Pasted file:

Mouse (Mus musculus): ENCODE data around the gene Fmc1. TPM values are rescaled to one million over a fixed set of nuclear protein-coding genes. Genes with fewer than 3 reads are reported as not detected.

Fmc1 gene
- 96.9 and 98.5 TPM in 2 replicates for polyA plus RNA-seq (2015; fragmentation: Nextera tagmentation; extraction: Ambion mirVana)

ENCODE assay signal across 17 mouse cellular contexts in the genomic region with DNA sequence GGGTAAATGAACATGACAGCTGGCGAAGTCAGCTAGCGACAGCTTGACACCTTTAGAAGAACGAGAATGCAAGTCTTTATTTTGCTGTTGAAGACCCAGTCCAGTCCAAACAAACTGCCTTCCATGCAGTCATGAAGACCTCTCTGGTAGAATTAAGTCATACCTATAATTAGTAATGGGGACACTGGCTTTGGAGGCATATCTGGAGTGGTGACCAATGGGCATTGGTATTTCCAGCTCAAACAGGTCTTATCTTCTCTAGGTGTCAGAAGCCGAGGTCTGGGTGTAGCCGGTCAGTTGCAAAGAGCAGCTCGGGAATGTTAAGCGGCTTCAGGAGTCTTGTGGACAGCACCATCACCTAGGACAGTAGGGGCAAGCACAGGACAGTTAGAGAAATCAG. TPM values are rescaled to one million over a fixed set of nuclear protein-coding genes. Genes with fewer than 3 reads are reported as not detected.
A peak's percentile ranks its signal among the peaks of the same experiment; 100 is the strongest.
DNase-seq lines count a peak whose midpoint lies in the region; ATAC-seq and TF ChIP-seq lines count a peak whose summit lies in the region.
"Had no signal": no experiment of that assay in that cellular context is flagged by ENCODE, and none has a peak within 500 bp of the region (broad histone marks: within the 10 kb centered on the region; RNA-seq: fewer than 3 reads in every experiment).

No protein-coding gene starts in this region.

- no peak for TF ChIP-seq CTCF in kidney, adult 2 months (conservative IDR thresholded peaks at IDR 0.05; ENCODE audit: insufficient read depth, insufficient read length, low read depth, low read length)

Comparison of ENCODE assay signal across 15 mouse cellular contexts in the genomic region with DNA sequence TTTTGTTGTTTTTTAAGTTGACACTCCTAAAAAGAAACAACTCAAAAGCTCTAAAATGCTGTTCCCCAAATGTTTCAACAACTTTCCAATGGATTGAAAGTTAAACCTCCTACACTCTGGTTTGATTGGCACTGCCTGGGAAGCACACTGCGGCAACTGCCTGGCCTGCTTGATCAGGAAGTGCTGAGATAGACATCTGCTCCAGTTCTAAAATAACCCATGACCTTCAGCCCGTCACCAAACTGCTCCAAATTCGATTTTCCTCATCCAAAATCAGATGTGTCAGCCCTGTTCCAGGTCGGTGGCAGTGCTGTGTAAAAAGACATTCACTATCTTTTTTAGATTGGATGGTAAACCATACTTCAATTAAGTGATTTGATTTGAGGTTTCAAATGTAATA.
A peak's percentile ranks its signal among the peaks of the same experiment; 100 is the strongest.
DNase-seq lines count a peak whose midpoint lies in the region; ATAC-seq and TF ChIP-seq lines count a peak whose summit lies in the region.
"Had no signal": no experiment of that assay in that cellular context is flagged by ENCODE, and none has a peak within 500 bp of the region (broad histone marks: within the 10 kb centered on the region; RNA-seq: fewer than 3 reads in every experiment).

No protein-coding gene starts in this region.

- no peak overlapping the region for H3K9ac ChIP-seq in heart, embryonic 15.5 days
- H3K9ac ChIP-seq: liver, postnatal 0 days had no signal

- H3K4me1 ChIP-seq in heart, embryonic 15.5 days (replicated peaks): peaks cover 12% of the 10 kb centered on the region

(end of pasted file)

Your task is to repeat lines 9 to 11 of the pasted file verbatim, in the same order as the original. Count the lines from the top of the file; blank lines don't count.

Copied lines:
- no peak for TF ChIP-seq CTCF in kidney, adult 2 months (conservative IDR thresholded peaks at IDR 0.05; ENCODE audit: insufficient read depth, insufficient read length, low read depth, low read length)

Comparison of ENCODE assay signal across 15 mouse cellular contexts in the genomic region with DNA sequence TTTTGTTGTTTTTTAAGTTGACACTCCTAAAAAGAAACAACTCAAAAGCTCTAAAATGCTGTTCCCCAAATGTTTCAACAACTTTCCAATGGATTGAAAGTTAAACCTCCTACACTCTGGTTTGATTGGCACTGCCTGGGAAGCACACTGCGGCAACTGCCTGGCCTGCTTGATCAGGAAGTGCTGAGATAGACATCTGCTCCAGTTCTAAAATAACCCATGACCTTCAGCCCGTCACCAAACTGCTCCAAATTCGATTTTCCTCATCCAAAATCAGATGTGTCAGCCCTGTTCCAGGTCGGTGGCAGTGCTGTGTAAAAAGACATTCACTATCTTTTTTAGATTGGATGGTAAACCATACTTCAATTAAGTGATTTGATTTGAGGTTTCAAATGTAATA.
A peak's percentile ranks its signal among the peaks of the same experiment; 100 is the strongest.